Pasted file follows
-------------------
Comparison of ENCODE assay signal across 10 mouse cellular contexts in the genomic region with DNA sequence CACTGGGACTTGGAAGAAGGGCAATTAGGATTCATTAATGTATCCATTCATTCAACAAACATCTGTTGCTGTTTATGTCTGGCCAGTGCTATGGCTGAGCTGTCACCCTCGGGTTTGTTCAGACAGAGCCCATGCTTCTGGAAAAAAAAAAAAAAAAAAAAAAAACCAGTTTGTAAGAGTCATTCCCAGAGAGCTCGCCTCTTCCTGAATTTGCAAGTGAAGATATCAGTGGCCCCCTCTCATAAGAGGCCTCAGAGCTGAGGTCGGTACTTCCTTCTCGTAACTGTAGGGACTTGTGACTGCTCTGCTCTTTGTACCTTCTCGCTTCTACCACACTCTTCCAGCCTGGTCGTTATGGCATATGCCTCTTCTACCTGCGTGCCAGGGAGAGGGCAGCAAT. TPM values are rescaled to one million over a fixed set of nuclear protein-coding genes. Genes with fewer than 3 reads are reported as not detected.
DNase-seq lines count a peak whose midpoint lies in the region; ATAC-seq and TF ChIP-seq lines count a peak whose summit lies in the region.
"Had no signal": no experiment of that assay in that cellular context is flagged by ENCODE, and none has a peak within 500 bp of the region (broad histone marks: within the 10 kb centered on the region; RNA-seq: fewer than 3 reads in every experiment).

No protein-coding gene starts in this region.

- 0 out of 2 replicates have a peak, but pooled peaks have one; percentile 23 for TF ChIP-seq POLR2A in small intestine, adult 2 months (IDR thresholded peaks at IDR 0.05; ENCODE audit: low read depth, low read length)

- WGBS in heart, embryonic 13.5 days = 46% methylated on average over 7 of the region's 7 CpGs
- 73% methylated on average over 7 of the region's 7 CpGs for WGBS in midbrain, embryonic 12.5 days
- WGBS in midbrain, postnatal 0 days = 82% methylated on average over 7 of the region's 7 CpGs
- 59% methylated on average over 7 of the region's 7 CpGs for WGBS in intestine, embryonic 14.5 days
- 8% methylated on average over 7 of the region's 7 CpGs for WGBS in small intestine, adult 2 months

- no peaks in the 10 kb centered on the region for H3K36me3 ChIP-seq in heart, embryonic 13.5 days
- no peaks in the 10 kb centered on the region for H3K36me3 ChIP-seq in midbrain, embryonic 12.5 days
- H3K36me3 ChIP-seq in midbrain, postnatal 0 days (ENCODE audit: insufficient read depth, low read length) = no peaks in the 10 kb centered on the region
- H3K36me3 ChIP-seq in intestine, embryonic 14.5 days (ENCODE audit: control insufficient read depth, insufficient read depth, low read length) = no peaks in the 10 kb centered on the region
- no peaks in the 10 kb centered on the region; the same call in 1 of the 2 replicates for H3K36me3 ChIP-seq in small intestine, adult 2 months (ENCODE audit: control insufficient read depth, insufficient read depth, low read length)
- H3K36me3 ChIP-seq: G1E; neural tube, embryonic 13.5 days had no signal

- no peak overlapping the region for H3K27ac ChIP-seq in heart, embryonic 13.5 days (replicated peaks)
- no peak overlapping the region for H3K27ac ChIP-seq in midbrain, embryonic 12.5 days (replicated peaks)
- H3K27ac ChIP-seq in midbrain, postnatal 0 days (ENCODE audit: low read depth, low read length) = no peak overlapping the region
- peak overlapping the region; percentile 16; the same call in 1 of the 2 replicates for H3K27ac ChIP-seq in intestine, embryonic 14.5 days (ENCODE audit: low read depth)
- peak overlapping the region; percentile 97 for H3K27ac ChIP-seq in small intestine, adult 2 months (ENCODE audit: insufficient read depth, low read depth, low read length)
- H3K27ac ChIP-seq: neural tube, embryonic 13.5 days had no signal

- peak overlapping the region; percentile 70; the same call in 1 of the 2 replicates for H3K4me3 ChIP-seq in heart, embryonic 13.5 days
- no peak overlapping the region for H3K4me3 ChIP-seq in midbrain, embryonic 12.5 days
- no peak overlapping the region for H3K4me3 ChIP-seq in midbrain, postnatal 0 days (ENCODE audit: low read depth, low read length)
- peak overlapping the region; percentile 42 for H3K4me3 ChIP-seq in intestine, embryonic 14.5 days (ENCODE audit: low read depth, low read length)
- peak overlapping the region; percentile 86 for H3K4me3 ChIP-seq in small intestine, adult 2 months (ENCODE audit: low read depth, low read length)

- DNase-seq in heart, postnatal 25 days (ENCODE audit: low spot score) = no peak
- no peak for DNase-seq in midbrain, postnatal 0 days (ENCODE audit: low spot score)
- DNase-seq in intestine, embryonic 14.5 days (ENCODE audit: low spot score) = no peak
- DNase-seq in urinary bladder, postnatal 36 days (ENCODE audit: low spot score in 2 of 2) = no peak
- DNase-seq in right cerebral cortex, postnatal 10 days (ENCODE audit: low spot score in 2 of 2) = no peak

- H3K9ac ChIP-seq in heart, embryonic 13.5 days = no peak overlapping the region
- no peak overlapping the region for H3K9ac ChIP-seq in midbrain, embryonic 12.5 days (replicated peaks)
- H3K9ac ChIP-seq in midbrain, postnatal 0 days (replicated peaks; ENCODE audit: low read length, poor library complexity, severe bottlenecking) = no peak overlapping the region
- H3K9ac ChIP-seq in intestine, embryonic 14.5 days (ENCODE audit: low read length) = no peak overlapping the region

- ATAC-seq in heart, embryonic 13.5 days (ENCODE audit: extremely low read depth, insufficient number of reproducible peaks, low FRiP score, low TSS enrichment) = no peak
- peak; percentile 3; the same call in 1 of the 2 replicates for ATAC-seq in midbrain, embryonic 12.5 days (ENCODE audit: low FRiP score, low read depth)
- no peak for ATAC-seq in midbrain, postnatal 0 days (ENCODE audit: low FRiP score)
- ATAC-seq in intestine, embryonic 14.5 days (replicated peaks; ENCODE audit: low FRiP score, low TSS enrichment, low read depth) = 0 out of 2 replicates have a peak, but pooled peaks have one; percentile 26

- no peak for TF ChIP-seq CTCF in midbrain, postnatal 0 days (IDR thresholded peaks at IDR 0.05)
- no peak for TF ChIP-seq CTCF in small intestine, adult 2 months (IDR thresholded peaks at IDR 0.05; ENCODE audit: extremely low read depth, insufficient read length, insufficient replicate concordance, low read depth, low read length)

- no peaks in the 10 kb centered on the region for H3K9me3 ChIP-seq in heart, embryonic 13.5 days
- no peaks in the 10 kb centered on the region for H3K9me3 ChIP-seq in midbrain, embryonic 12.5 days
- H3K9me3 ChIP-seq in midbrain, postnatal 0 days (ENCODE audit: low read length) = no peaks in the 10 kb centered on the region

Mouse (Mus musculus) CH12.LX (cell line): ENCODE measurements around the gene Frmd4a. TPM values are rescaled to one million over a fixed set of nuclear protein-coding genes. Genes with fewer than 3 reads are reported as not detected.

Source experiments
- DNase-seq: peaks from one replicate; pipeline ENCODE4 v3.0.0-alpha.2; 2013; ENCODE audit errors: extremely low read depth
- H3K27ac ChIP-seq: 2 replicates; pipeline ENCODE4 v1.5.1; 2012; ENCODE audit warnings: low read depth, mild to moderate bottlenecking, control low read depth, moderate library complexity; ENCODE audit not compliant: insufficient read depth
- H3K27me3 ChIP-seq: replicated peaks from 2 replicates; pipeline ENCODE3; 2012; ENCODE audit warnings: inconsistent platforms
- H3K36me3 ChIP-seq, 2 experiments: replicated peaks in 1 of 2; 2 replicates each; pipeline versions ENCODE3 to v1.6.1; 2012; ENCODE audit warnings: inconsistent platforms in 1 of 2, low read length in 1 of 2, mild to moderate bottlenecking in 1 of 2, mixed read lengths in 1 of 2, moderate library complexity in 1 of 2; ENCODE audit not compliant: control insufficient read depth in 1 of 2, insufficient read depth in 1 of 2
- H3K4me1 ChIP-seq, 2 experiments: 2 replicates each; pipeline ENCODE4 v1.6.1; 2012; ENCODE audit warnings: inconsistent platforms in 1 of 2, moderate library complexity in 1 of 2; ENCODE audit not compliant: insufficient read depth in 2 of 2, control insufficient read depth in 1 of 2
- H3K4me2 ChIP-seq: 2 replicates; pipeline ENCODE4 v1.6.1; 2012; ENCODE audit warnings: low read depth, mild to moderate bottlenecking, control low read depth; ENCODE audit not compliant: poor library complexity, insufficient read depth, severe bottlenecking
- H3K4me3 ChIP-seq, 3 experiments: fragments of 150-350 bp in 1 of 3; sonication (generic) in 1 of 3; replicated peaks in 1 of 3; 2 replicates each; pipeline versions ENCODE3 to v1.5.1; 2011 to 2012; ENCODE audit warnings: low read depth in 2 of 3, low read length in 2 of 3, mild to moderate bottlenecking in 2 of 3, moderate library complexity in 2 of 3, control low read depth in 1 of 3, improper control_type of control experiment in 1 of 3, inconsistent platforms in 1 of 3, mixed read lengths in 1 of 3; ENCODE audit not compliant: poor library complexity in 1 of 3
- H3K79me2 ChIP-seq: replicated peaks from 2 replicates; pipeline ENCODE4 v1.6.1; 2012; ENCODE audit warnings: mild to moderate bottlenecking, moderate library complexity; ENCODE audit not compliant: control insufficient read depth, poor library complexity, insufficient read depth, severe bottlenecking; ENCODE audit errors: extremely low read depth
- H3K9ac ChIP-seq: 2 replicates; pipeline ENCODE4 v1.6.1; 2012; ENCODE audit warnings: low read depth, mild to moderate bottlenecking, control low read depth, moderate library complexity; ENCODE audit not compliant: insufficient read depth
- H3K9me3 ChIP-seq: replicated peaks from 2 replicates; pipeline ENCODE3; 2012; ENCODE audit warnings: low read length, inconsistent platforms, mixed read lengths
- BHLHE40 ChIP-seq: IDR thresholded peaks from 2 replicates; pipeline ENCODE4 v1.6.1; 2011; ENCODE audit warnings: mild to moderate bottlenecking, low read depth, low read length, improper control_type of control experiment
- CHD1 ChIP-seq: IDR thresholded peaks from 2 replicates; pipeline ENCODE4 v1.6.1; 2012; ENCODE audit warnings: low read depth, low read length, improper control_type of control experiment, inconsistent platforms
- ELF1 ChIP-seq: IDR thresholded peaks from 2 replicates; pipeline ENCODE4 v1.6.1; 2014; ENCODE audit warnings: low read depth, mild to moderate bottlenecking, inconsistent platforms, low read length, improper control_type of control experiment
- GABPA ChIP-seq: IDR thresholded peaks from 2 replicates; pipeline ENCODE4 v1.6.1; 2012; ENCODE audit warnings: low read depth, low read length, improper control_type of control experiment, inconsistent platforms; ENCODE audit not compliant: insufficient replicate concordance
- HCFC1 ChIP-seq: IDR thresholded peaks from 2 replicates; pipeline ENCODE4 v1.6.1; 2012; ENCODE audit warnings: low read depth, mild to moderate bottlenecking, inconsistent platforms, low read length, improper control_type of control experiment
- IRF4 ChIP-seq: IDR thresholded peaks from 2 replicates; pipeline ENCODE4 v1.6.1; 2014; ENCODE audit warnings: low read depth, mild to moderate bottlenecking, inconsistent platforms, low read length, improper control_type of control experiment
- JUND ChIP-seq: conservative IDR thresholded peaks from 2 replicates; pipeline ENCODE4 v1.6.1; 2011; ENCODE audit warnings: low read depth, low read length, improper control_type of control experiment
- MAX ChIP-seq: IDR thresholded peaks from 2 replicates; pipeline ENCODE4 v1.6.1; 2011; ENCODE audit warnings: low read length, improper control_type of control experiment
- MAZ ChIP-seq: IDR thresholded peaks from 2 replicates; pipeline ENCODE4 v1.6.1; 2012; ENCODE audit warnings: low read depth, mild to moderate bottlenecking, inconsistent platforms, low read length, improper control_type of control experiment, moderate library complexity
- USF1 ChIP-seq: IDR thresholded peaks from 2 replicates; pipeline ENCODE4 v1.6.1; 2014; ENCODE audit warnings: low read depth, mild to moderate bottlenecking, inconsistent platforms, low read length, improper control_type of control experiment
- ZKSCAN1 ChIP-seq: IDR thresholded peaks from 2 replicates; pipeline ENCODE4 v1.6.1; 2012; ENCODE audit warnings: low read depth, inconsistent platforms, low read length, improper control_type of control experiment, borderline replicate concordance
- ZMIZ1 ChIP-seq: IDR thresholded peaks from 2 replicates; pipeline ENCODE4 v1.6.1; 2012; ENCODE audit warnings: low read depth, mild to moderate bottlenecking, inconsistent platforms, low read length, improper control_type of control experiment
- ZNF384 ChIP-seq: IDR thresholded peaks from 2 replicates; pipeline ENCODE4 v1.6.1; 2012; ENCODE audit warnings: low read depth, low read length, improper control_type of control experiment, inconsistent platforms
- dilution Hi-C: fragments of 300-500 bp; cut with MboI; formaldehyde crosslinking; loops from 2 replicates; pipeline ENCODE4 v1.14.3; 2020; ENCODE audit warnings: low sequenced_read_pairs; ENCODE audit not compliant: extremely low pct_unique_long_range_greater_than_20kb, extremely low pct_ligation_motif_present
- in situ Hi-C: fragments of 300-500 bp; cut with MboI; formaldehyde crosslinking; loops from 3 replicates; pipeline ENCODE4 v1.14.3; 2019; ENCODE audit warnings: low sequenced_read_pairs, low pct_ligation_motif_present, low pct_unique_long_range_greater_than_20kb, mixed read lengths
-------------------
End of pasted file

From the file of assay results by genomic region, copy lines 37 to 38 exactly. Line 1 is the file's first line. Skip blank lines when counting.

- ATAC-seq in heart, embryonic 13.5 days (ENCODE audit: extremely low read depth, insufficient number of reproducible peaks, low FRiP score, low TSS enrichment) = no peak
- peak; percentile 3; the same call in 1 of the 2 replicates for ATAC-seq in midbrain, embryonic 12.5 days (ENCODE audit: low FRiP score, low read depth)